There is Mercy, and There is Mercy

posted in: Prayer | 0

The second berachah of the Shemoneh Esreh, the one that praises G‑d for His attribute of gevurah [strictness, judgment, self-restraint, etc.], opens with these words: אַתָּה גִבּוֹר לְעוֹלָם אֲדֹנָ­­‑י מְחַיֶּה מֵתִים אַתָּה רַב לְהוֹשִׁיעַ…מְכַלְכֵּל חַיִּים בְּחֶסֶד מְחַיֵּה מֵתִים בְּרַחֲמִים רַבִּים (You are always mighty, Adon-ai, You resurrect the dead, abundant to effect salvation, You sustain the living with chesed, resurrect the dead with a lot of mercy). Although there are many other places in the Shemoneh Esreh where we ask Hashem for רַחֲמִים [mercy, compassion], nowhere else do we specifically mention רַחֲמִים רַבִּים [rachamim rabbim, a lot of mercy]. What is unique about the resurrection of the dead, that we praise Hashem for acting with rachamim rabbim? Wouldn’t a normal amount of rachamim be good enough?

Let’s ask another question based on the words of the prophet (Yeshayah 54:7): בְּרֶגַע קָטֹן עֲזַבְתִּיךְ וּבְרַחֲמִים גְּדֹלִים אֲקַבְּצֵךְ (I forsook you for just a moment, but with great mercy [rachamim gedolim], I will gather you). Why does Hashem promise that at the time of the complete redemption and the revelation of Mashiach, He will gather His nation back together again with rachamim gedolim? Wouldn’t ordinary rachamim be good enough?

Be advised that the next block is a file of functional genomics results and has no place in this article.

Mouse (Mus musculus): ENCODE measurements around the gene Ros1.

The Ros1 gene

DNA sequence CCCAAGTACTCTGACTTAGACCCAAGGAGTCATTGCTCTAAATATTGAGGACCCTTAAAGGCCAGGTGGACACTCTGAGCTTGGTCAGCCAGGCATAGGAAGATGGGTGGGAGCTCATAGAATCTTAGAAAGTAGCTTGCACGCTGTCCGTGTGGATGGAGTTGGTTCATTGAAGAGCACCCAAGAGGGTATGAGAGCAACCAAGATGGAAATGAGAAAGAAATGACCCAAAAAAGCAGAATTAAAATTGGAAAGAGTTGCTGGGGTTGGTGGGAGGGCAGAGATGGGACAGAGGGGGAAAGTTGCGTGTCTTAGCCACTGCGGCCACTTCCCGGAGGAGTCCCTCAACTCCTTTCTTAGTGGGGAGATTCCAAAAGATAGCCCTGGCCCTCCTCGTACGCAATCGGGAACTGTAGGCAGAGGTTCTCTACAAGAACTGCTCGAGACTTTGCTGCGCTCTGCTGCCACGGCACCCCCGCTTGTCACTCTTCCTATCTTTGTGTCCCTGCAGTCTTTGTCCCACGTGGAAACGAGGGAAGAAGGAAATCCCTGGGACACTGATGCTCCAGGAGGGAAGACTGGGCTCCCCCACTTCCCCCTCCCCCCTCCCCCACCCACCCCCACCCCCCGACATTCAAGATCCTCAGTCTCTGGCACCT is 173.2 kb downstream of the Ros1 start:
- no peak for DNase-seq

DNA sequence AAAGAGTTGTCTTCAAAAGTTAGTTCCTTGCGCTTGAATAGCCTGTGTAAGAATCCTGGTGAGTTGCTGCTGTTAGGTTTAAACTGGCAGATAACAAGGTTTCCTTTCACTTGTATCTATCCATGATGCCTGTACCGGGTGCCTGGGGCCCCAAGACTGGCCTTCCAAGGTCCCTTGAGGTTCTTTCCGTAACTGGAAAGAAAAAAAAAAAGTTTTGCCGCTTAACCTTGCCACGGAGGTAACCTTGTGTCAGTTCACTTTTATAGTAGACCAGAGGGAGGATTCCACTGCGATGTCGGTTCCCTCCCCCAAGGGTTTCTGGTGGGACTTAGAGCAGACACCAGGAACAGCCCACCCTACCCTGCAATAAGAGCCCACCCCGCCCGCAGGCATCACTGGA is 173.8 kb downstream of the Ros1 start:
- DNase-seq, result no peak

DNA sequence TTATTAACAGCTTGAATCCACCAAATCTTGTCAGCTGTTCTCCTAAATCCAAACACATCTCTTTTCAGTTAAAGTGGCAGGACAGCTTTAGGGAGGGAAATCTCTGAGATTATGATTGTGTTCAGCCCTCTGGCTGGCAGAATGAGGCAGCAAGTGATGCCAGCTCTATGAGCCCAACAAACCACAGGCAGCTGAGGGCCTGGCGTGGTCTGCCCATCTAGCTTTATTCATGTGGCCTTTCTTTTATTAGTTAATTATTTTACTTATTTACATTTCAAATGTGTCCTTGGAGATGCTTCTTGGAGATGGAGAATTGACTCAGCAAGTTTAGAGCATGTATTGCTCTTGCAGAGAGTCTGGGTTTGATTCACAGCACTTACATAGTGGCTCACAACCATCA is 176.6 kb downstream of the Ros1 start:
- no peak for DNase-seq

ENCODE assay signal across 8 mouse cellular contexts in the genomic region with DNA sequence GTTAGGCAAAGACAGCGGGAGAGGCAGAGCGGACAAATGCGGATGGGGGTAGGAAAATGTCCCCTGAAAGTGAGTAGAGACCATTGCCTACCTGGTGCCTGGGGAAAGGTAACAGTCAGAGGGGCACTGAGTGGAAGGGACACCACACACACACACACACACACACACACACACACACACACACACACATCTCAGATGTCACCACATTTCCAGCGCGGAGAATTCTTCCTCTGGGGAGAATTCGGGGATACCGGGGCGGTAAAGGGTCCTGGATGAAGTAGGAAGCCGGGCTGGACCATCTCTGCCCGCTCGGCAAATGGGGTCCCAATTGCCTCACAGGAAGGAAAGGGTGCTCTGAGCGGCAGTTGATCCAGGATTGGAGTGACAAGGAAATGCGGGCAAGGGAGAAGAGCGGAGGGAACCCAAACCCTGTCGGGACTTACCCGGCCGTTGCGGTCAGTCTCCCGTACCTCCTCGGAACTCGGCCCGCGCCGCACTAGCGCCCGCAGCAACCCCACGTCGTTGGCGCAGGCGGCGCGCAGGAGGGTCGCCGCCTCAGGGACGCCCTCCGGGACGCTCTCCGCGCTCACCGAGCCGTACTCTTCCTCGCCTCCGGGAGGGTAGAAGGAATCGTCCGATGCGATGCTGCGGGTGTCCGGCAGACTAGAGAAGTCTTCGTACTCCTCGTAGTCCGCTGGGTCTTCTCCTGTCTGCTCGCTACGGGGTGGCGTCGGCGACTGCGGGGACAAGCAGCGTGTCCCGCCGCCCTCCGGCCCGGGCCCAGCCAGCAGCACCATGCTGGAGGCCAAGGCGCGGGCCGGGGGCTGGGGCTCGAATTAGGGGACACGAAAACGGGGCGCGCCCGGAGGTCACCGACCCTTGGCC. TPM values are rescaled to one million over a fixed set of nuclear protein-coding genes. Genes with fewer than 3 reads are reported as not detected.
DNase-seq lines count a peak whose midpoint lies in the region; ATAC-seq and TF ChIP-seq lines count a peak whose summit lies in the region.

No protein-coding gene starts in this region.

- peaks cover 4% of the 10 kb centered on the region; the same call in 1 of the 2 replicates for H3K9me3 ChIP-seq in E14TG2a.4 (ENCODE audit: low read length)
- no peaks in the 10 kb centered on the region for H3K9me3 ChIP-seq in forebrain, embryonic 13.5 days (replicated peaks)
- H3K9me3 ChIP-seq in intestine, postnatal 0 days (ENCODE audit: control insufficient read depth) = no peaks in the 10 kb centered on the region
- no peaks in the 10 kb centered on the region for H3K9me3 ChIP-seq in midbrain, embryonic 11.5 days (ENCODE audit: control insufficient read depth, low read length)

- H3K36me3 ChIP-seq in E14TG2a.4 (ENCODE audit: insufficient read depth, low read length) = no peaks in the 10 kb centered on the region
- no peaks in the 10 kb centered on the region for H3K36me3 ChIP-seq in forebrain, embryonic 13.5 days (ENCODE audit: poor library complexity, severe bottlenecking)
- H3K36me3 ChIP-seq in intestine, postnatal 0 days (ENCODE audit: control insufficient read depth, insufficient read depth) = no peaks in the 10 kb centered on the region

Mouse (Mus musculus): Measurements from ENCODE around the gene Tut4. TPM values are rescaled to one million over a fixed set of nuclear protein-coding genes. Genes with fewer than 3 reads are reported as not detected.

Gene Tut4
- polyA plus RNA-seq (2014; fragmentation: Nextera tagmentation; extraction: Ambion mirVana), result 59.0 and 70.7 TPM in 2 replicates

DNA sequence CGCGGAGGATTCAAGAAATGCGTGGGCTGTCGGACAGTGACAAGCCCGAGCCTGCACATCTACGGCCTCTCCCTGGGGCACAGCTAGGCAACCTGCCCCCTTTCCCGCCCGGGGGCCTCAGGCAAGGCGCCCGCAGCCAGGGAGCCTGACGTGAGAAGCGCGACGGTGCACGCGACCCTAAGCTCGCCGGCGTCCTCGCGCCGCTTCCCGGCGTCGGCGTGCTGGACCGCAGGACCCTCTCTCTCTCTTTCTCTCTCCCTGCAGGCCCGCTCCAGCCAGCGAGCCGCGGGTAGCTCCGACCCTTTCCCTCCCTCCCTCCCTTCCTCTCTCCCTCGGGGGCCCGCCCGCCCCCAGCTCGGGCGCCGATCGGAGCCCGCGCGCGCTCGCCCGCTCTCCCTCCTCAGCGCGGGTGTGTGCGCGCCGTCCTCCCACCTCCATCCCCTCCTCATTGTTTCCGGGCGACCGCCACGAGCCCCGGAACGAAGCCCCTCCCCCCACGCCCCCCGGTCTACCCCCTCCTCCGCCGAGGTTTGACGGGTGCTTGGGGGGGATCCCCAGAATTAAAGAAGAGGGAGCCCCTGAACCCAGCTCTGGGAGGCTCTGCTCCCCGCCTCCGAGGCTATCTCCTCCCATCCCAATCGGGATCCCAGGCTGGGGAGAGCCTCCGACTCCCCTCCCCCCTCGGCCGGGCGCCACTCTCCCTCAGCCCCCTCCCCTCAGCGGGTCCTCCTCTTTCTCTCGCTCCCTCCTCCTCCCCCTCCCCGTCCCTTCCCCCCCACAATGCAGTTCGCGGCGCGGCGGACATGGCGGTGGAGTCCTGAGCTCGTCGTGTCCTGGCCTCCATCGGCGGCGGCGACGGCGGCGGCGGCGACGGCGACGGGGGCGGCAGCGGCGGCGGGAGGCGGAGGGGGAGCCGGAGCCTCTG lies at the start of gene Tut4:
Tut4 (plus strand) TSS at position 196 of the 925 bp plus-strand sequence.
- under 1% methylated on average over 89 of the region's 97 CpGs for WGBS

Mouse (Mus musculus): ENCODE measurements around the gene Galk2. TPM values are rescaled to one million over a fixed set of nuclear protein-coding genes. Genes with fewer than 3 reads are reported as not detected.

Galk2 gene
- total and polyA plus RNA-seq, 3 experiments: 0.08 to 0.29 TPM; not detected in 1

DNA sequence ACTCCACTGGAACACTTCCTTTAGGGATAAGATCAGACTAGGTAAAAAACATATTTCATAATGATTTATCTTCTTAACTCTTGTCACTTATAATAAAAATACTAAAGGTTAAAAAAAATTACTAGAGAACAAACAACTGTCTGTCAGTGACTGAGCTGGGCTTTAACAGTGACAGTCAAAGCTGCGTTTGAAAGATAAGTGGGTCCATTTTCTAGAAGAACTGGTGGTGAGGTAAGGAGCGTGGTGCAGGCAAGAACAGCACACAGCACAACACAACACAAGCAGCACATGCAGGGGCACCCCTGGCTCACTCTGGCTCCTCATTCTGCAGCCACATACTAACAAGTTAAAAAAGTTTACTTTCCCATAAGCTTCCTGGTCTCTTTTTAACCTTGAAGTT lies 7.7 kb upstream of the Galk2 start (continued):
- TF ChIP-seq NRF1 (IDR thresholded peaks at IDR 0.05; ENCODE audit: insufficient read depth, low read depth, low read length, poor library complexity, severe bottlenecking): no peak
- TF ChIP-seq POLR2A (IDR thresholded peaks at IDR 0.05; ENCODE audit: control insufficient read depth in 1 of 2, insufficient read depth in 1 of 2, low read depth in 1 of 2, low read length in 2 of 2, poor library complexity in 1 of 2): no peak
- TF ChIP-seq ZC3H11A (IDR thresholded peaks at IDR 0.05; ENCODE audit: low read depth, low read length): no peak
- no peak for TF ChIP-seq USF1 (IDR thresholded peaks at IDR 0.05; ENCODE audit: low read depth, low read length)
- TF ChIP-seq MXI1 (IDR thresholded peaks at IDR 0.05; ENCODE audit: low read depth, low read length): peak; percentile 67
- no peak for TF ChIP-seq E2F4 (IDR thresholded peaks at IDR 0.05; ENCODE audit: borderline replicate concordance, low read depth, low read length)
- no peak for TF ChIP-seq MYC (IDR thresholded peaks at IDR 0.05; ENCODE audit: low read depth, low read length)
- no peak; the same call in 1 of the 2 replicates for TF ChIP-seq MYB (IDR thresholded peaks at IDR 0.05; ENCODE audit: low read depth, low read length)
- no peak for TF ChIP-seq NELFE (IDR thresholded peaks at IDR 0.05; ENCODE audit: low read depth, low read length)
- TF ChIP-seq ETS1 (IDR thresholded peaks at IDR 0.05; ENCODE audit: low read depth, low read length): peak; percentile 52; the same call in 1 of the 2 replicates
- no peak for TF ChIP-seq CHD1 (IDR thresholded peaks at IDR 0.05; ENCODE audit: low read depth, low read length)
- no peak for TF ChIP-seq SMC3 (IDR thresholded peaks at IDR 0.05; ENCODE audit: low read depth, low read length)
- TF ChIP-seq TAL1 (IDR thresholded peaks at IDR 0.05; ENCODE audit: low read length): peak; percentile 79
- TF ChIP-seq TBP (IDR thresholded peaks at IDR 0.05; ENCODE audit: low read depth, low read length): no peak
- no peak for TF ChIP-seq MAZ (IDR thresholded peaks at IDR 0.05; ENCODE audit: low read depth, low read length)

To begin to answer these questions, let’s ask a third question. Does G‑d pray? It is taught (Berachot 7a): אָמַר רַבִּי יוֹחָנָן מִשּׁוּם רַבִּי יוֹסֵי מִנַּיִן שֶׁהַקָּדוֹשׁ בָּרוּךְ הוּא מִתְפַּלֵּל שֶׁנֶּאֱמַר וַהֲבִיאוֹתִים אֶל הַר קָדְשִׁי וְשִׂמַּחְתִּים בְּבֵית תְּפִלָּתִי תְּפִלָּתָם לֹא נֶאֱמַר אֶלָּא תְּפִלָּתִי מִכָּאן שֶׁהַקָּדוֹשׁ בָּרוּךְ הוּא מִתְפַּלֵּל (R’ Yochanan said in the name of R’ Yose, from where is it derived that the Holy One, blessed be He, prays? From that which is stated [Yeshayah 56:7], ‘And I will bring them to My holy mountain, and make them joyful in the house of My prayer’. It doesn’t say ‘their prayer’, but ‘My prayer’. From here, it is derived that the Holy One, blessed be He, prays). What does Hashem pray? The Gemara continues its teaching: יְהִי רָצוֹן מִלְּפָנַי שֶׁיִּכְבְּשׁוּ רַחֲמַי אֶת כַּעֲסִי וְיִגּוֹלּוּ רַחֲמַי עַל מִדּוֹתַי וְאֶתְנַהֵג עִם בָּנַי בְּמִדַּת רַחֲמִים וְאֶכָּנֵס לָהֶם לִפְנִים מִשּׁוּרַת הַדִּין (May it be My will that My rachamim vanquishes My anger, that My rachamim excel above My [other] attributes, that I behave toward My children with the attribute of rachamim, and that I go beyond the strict letter of the law for their sake). This seems very strange. Why does Hashem need to pray about this? Can’t His will just be that way in the first place?